“We all have the colors needed to make beautiful paintings.”
It was raining steadily, so I put on my red raincoat and took my new umbrella, imagining, as I was opening the umbrella, that I was also opening my mind. I took along a pen and a sketchbook, and off I went through town, up the hill to Ken Kewley’s house.
I felt jittery all over, and my heart beat faster, because I was remembering my last visit with Ken Kewley not long ago, and how I had walked into his house and immediately felt overwhelmed by the art in it. Not only the art, but the art-making and all of its intoxicating debris, and the way that Ken talked about art, in his soft-spoken, humble way, saying things that made me forget to breathe. I felt a soul-pain, like my heart was a cup getting filled up…until it just cracked open.
I was part of a small gallery-tour, and we had reached the top floor of Ken’s house-studio. I couldn’t really concentrate, because I was so excited by everything I saw, but I remember him talking to the other people:
“If you go out and see a landscape and get excited about it,” he said, “You don’t have to go back to it, because the landscape is inside you.”
When I heard that, I sat down in the corner of his studio and started crying. I was overwhelmed and mortified, barely enduring Ken's kind, reassuring words or the looks of sympathy from the other people taking the gallery tour. I ran home as fast as I could, and later that night I wrote Ken a long, heartfelt letter, covering the envelope with tiny paintings. A few days later he responded warmly, and invited me to visit him in his studio for a power-point presentation. How could I refuse?
And so now here I was, at his doorstep again, with my umbrella. I stepped out of the rain into a small, dark room. As my eyes adjusted to the dim light, my heart did a little flip, for right before me on the wall was a huge Kyle Staver painting! My infatuation with the artist Kyle Staver was new and intense, and I tried to describe my enthusiam to Ken, stumbling over the words. As we talked about Kyle Staver, he calmly led me into his kitchen and made us some tea. He handed me a little ziplock bag containing a tiny notepad, a pen, and a few pieces of thin cardboard: squares and rectangles.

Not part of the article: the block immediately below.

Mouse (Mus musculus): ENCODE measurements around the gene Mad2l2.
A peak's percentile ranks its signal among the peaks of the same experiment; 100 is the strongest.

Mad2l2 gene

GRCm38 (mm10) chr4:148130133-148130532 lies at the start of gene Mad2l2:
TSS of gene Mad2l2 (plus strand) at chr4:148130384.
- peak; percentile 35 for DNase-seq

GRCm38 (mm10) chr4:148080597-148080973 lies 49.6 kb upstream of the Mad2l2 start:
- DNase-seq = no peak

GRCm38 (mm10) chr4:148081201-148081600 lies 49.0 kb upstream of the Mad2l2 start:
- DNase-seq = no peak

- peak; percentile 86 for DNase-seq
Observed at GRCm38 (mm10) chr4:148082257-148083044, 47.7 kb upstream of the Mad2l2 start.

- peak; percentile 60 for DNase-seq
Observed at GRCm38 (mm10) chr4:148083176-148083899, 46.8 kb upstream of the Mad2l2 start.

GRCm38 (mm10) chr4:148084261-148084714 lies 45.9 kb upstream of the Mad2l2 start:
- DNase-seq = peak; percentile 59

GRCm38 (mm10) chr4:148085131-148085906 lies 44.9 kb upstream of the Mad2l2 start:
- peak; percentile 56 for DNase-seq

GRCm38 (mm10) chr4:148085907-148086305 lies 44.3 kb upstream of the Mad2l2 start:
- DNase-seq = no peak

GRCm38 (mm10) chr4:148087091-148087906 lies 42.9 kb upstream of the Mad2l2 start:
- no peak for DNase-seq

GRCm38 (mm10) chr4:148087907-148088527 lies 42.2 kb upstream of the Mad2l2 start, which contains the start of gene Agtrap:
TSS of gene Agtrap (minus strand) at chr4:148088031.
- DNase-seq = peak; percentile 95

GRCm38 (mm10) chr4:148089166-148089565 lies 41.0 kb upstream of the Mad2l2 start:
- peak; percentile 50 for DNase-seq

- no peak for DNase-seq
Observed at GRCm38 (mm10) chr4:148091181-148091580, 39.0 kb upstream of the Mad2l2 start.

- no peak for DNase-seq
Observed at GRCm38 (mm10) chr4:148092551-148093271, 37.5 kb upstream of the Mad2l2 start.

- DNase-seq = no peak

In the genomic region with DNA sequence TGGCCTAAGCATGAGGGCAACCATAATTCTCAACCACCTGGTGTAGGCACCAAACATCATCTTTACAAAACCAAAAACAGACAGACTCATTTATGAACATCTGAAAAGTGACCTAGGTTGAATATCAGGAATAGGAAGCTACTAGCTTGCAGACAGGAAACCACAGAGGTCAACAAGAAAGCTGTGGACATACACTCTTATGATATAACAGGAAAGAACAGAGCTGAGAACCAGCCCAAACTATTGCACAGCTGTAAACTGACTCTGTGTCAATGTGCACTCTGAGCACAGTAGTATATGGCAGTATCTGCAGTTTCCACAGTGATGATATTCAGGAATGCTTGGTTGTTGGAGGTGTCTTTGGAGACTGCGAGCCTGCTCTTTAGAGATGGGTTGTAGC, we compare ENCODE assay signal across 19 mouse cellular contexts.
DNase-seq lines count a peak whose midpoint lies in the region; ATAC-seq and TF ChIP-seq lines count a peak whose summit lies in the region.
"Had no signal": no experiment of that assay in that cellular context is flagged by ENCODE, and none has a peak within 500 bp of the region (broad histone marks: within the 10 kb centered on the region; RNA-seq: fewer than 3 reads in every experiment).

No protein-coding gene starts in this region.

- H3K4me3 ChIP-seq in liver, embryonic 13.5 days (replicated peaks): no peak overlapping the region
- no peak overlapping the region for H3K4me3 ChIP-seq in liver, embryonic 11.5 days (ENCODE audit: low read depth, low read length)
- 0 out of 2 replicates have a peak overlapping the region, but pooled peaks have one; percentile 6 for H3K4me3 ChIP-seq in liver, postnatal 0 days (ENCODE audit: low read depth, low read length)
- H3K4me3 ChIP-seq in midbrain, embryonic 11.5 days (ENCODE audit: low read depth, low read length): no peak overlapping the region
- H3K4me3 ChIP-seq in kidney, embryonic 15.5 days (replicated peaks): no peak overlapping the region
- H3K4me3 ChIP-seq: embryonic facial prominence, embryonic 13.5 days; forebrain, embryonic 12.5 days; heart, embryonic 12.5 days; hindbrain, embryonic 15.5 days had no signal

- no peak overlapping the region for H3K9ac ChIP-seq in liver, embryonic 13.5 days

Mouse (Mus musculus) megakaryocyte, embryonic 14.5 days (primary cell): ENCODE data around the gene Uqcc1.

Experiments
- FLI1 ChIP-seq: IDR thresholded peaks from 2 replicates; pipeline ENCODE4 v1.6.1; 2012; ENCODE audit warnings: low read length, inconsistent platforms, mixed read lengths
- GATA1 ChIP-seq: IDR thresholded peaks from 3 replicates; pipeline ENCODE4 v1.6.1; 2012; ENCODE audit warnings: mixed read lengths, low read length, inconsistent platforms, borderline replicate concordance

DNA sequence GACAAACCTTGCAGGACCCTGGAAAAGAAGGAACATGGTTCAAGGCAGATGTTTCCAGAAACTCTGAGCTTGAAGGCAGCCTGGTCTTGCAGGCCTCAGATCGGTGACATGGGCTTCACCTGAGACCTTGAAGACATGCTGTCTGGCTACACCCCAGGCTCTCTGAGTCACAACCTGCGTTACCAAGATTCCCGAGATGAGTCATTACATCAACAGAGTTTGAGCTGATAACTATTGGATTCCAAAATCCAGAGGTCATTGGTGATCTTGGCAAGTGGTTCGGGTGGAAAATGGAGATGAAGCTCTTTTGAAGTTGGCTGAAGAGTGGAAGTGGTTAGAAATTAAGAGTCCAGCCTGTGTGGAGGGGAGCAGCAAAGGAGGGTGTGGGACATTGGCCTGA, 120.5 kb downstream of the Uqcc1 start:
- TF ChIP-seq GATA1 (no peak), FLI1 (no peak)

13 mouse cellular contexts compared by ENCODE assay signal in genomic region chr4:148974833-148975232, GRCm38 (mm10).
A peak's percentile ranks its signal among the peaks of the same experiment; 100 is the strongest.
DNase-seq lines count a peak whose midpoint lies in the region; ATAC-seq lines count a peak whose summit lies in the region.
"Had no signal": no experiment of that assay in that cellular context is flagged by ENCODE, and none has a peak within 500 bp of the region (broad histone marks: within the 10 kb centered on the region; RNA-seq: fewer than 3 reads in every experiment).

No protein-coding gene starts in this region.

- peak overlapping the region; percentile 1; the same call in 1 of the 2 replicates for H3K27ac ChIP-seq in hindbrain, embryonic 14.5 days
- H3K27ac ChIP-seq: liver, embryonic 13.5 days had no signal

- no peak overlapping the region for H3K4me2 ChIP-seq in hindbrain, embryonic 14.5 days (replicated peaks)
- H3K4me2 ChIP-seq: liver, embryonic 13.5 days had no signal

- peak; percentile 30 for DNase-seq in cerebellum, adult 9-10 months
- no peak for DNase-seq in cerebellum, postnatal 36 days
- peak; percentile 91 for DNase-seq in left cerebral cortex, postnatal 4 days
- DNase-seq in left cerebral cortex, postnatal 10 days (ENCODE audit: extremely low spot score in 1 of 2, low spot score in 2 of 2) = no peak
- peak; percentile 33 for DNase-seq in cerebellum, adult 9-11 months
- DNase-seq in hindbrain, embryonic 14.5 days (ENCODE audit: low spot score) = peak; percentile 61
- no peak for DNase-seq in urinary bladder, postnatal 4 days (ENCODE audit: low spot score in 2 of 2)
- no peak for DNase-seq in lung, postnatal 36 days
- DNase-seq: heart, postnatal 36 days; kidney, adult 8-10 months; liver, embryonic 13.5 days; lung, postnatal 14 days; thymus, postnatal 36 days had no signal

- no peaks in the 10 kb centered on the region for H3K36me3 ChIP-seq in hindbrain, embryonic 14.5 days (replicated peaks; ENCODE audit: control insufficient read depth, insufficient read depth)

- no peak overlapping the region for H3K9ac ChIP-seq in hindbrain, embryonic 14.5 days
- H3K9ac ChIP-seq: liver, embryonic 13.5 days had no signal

“This is your kit,” he explained, and then he went on to show me his own notepad, filled up with small squares in which he had composed various geometric compositions.
“I’ve been filling up these notebooks since my heart surgery in 2010,” he said, as he showed me a few of the thousands of compositions he had made. “I carry this kit everywhere I go. Even waiting in the line at the grocery store, I can easily make a dozen compositions.”
“Do you ever go back and look at them and use them for paintings?” I asked.
“No,” he said. “You’re just trying to get them inside you, into your muscle-memory.” He got out a little piece of cardboard and started using it like a straight edge, making lines.
“I just make little compositions,” he said as he drew. “One after another, one after another. Don’t think about it. Just relate each line to the one before it. The mind wants to relate everything to everything else. If someone walks in the door wearing a yellow shirt, then you will notice a yellow pencil lying on the table, or another yellow object. It’s like that. The mind will compose, if you let it. Thinking is the worst thing you can ever do. If you think, it’s very hard for your unconscious to do anything. You don’t have to do anything really, you just put it down, really, it’s so simple.”
I watched him make a few tiny compositions; it did look easy…
Ken explained that his workshops had two basic goals: how to divide up a square into a composition, and how to get excited about color. “That’s all I teach,” he said.
He opened up the laptop and began showing me his power-point presentation. He began with his childhood, when his dad opened a paint store and painted large color strips all around the walls of the store. And now, that is essentially what Ken does himself, in his art: painting strips of colors, and using them like collage. He spoke about creating clear distinctions between shapes, and jumps in value.
“If your value is good, your color is going to be good,” he said. “Don’t try to match reality, but get the relationships right.”
The power-point presentation then shifted into a series of paintings by Braque, an artist I hadn’t known before. One painting showed a Braque still-life of grapes on a lettuce leaf, which was on a plate, which was on a table, which in turn was surrounded by white shapes.
“In this painting,” Ken pointed out, “Everything is being held by things. Everything is bracketed.” Ken encouraged me to look at more Braque paintings, as well as those by David Hockney, Diebenkorn, and Renoir.